Usually, the agents of professional football players are nameless, faceless entities until a contract negotiation, holdout, or negative event happens for an NFL player. Or they’re Drew Rosenhaus, who has his name and face all over sports media whenever he wants to give his take on something happening with one of his clients.
Tampa Bay Buccaneers fans experienced the struggles of an agent first hand with the comments from Erik Burkhardt about his client and former starting quarterback Josh Freeman.
But what is the life of an agent really like? What do they do, how do they think, and what are their goals and recommendations for their players?
I was given the time to ask a few questions of former college football player and current agent Brandon Taylor, who had some interesting responses into his thoughts on being an agent, player priorities, and the Josh Freeman situation.
- Leo Howell - Tell us a bit about yourself, how you came to be an agent, and about some of the players you currently represent.
Brandon Taylor - To tell you a bit about myself, I am a graduate of the University of South Carolina where I walked-on during Lou Holtz and Steve Spurrier years. I was fortunate enough to play with current Bucs left guard Jamon Meredith and play for former Bucs defensive backs coach Ron Cooper when I was there. After graduating from USC in 2007, I attended the University of Detroit Mercy School of Law where I worked for a sports agency, Metis Sports Management, LLC starting in 2008. Working for Metis is how I first got my start in the industry; first as a researcher, then as Video Coordinator and now as a football agent and baseball recruiter. I started my own company, Red Seven Sports, LLC, earlier this year after moving to Charlotte, NC.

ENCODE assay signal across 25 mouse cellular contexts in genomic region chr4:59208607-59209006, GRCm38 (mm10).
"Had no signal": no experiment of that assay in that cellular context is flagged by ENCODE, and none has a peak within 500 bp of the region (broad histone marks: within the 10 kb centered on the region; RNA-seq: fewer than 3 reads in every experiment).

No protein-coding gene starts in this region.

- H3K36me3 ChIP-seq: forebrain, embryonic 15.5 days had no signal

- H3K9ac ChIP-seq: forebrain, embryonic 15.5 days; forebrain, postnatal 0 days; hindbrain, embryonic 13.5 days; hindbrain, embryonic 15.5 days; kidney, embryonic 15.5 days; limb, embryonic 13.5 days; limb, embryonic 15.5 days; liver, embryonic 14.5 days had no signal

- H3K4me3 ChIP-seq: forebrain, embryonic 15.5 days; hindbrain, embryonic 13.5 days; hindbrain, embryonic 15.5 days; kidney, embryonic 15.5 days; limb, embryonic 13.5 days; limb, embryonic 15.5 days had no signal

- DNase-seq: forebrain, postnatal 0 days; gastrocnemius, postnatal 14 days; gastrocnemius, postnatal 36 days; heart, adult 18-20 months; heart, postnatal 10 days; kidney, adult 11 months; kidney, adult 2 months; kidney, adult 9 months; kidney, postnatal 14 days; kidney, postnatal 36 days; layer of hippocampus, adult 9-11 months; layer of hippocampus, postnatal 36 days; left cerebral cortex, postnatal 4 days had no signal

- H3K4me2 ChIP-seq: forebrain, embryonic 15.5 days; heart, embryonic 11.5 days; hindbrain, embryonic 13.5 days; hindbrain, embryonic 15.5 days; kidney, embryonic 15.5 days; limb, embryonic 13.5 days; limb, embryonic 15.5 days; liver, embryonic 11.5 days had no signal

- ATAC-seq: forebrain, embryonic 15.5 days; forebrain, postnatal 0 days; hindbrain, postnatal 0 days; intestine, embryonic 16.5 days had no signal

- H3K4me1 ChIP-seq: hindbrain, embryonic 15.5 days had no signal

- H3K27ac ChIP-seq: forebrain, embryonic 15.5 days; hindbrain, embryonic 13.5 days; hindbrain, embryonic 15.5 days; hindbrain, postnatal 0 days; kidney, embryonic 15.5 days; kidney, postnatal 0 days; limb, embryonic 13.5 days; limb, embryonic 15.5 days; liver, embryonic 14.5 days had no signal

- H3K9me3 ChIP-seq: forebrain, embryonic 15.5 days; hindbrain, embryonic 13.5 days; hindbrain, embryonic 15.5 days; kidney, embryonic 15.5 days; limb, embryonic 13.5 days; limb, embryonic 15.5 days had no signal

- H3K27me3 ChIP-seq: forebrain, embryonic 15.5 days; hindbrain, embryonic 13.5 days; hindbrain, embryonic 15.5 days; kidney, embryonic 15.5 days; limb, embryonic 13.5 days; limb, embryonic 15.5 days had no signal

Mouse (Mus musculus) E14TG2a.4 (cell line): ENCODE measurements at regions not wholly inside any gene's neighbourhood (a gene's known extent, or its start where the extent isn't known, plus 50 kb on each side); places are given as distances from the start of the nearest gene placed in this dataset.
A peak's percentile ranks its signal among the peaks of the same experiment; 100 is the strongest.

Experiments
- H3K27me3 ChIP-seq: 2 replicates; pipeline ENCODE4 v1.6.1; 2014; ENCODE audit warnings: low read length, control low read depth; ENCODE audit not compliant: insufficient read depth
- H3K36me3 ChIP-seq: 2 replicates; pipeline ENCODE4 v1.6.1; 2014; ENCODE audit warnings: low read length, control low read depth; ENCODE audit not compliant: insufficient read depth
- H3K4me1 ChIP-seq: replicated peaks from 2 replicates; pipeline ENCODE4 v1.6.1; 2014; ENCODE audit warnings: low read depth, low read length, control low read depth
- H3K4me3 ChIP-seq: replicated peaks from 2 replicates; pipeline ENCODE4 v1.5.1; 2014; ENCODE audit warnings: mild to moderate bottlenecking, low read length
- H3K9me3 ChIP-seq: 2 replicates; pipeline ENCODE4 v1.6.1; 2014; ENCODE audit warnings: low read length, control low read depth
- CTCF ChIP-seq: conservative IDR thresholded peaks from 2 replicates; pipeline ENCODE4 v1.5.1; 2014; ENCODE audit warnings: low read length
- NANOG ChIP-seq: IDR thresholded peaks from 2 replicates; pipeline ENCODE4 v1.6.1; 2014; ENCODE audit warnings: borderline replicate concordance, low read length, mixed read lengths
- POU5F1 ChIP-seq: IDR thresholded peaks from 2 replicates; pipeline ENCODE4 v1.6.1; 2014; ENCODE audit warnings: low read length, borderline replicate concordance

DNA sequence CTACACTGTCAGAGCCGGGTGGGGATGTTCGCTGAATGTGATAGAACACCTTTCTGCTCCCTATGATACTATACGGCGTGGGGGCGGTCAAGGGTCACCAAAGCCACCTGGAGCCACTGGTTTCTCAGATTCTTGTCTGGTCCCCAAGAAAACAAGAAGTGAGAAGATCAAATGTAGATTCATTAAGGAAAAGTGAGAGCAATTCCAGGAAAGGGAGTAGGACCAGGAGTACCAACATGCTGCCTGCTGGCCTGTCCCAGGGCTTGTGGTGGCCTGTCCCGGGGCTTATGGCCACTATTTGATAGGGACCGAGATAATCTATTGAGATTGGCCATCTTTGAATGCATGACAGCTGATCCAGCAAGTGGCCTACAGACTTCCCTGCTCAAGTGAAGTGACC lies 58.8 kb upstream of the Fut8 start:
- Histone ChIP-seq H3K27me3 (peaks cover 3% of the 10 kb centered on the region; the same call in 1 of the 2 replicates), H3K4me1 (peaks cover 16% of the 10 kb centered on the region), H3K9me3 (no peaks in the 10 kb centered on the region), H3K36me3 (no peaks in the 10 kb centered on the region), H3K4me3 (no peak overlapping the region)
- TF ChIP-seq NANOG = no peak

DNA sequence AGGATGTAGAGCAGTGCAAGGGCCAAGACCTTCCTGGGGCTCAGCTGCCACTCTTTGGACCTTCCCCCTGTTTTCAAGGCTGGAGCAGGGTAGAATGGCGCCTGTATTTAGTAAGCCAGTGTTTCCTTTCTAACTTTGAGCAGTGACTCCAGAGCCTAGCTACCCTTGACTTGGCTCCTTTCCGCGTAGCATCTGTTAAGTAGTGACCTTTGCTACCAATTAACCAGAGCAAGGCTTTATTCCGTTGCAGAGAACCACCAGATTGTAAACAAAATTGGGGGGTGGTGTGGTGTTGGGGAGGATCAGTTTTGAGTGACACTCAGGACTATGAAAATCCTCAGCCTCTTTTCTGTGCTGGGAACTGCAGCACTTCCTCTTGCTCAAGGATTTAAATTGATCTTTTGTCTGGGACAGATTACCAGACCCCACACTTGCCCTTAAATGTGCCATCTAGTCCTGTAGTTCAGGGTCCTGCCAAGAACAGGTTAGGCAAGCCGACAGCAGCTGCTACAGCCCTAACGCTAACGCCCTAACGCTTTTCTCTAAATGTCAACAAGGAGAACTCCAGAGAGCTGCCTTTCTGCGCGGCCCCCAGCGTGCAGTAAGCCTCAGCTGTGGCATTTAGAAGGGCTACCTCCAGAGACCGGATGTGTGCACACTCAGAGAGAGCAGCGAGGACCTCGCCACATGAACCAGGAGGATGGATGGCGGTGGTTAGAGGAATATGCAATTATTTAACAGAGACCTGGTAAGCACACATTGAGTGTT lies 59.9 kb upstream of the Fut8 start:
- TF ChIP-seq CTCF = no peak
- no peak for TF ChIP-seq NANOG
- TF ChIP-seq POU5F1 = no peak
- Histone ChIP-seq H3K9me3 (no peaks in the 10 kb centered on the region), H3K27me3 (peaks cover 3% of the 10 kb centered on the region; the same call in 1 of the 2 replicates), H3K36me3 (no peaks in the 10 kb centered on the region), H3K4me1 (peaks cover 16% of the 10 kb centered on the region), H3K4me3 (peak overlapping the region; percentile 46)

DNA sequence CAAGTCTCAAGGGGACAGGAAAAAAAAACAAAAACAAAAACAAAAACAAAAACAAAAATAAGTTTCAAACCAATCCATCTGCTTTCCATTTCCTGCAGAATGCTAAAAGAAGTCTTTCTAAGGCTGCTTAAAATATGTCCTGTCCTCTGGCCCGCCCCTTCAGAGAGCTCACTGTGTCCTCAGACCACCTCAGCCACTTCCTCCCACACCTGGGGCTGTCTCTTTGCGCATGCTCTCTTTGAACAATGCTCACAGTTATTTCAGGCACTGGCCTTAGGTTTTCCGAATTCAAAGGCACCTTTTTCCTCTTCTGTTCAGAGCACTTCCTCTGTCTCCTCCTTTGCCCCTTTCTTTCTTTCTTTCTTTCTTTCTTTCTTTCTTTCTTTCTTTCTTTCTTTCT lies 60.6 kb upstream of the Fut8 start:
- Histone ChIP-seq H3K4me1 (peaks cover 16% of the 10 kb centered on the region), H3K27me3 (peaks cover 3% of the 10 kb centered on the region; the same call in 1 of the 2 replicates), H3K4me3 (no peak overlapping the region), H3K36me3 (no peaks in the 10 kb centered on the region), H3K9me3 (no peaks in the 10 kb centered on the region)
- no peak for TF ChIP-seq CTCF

I have helped represent a few undrafted free agents including guys from Penn State, Tennessee, Troy, Boise State, Boston College, Georgia Tech, South Carolina and a a few of the Florida schools. The last Buccaneer player I helped represent was Marshall McDuffie back in 2009. We were one of the first undrafted free agents of the Raheem Morris-Mark Dominik era. The highlight of my day was when Raheem called us personally to get Marshall pumped up about the opportunity to come to Tampa. I am currently representing two CFL players, one who I think can be the next Brandon Browner.
- Leo - Because I am sure there are a lot of misconceptions about what agents do for players, and they only appear in the news when something negative is happening, tell us a bit about what you do on a daily basis for your players.
Brandon - My job is to make sure my players off-the-field lives are taken care of. Much like the board of directors in a corporation, my team and I work to execute my client’s vision for his career. Mostly, my day-to-day job is to look for new revenue streams outside of football (endorsements, charities, and other business partnerships the athlete can pursue in retirement) while assisting him to maintain calm in his personal life (contract negotiations, taxes, insurance, bills, legal, media relations, etc.). These guys work 12-14 hour days just like anybody else while also having to deal with media, fan, family and other responsibilities, so it can be difficult to manage without some help.